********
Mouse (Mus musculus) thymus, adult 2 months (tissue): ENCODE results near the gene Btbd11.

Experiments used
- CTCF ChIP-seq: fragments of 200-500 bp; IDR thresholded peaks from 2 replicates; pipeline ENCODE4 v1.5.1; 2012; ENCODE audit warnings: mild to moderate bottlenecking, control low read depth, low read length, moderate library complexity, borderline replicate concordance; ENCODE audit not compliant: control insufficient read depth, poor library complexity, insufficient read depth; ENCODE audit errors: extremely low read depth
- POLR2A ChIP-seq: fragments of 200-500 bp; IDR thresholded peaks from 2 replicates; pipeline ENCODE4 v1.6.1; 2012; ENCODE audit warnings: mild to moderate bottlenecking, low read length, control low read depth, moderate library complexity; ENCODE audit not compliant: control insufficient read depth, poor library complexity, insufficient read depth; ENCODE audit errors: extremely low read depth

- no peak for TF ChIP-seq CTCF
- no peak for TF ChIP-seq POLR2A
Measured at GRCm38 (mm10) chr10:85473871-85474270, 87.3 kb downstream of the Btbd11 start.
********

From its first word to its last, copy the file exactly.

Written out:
Mouse (Mus musculus) thymus, adult 2 months (tissue): ENCODE results near the gene Btbd11.

Experiments used
- CTCF ChIP-seq: fragments of 200-500 bp; IDR thresholded peaks from 2 replicates; pipeline ENCODE4 v1.5.1; 2012; ENCODE audit warnings: mild to moderate bottlenecking, control low read depth, low read length, moderate library complexity, borderline replicate concordance; ENCODE audit not compliant: control insufficient read depth, poor library complexity, insufficient read depth; ENCODE audit errors: extremely low read depth
- POLR2A ChIP-seq: fragments of 200-500 bp; IDR thresholded peaks from 2 replicates; pipeline ENCODE4 v1.6.1; 2012; ENCODE audit warnings: mild to moderate bottlenecking, low read length, control low read depth, moderate library complexity; ENCODE audit not compliant: control insufficient read depth, poor library complexity, insufficient read depth; ENCODE audit errors: extremely low read depth

- no peak for TF ChIP-seq CTCF
- no peak for TF ChIP-seq POLR2A
Measured at GRCm38 (mm10) chr10:85473871-85474270, 87.3 kb downstream of the Btbd11 start.